The Passion of Bob Stoops

My pal got the big job against stiff competition. He wasn’t necessarily the best candidate, but he wanted it the most. A month or so ago I spoke about my new novel, Evacuation Plan, to the Writers League of Texas. One person attending later admitted on her blog that she came with no intention of buying a book about life and death in a hospice. Too damn depressing. But at the end of the night she was in line to get my autograph on her copy. Her explanation? I showed passion for the project, just like my pal did when he won that coveted job. Which brings us to the Texas Longhorns.

They showed Saturday that they are every bit as talented as the Oklahoma Sooners, though I don’t know that’s a big compliment because the Sooners, in my humble opinion, are highly overrated. OU has perhaps less of a ground attack than the Horns, which they demonstrated Saturday except for two explosive plays. And just like the Horns they can’t defend the pass worth a damn. The Sooners, like the Horns, incur a lot of needless penalties. In the end both teams are young and prone to mistakes, not the sort that make it to the national championship game, and not even to the Big 12 title match.

The Magic 8-Ball sez OU and Texas will lose at least one more game each due to youth, inexperience, and — in Texas’ case — lack of passion. That lack is what lost it for the Horns Saturday. That and another Jamaal Charles fumble. (I’ve never looked: does he have those tiny Ricky Williams hands?) If Charles had scored, the two teams would be all even. They are even. Except Oklahoma under Bob Stoops has the passion that Texas has lacked since Vince Young left early for the Big Money. It’s a passion that’s been pretty scarce since even before the Mack Brown era. It the passion of Bob Stoops, the reason a crazy gambler like him keeps racking up wins.

Texas sat on its hand during the last two and a half minutes of the game. Would passionate Vince Young have done that? Would Major Applewhite have done it? I don’t think it’s fair to blame Colt McCoy for this one though. The young QB played his heart out despite a brain bruised up from a concussion last week in that ridiculous loss to Kansas State. But when it came down to passion, the will to win against the odds, the Horns didn’t stand up.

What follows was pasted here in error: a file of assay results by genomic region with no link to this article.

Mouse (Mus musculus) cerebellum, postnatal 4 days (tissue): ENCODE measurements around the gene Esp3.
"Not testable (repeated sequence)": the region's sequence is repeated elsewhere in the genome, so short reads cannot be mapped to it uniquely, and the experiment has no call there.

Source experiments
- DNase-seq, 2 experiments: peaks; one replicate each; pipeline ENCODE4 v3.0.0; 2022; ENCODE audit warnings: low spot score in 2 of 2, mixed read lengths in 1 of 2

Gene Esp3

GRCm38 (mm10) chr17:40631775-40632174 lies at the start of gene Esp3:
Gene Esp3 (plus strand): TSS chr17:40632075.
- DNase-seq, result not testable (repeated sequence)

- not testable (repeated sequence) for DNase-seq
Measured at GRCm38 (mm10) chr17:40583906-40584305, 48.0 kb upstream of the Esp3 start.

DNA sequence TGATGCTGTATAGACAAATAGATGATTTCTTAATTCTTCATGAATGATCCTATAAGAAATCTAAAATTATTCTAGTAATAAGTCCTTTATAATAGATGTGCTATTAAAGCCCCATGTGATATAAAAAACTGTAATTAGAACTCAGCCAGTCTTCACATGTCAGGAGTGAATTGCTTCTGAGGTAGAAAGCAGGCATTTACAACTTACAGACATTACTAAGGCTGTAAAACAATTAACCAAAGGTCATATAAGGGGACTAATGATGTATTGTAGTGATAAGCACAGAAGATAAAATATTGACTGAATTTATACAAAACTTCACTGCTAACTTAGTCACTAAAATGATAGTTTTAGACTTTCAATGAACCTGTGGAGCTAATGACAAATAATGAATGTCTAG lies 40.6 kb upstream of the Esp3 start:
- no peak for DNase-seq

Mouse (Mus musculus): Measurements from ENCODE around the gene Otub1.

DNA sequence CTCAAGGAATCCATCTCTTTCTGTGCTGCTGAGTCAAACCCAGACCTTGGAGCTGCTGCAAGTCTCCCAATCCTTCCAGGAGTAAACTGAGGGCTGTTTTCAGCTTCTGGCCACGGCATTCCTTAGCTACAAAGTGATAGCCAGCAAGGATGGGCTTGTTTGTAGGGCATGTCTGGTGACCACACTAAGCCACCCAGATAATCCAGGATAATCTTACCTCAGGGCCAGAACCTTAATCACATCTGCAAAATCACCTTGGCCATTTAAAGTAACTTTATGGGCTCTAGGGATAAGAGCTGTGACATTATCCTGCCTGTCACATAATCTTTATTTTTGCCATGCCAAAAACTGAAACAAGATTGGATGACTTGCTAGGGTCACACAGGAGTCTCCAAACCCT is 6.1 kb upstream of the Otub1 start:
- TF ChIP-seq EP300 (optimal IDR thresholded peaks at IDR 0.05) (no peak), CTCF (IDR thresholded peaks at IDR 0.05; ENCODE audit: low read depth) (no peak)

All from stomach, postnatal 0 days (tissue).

There were moments of greatness. Jermichael Finley was godlike snatching the ball from between defenders, and Texas — like OU did — could have survived on the short pass all day. But OU didn’t make any mistakes. Texas made a couple, but not insurmountable ones. The late coach Jim Wacker’s mantra was “you gotta believe.” Texas didn’t believe. The most telling play of the game was the last one. McCoy was at the line waiting for the snap when the clock ran out (someone explain that to me, please?). Game over. Any major dreams of anything but an Alamo Bowl repeat dashed.

Can the Horns pick up the pieces? Some of them. It’s time for bold moves. Admit Charles needs a smaller role in the running game. Hey, consider moving brick house Henry Melton back to offense for a few plays a game (though he had his own case of fumblitis last season). Put John Chiles in. A lot. Get creative. Take risks. Find that missing passion. It’s the only hope. Oh, and, yes, my book is available on Amazon.com.

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KEYWORDS FOR THIS POST

Colt McCoy, Bob Stoops, Mack Brown

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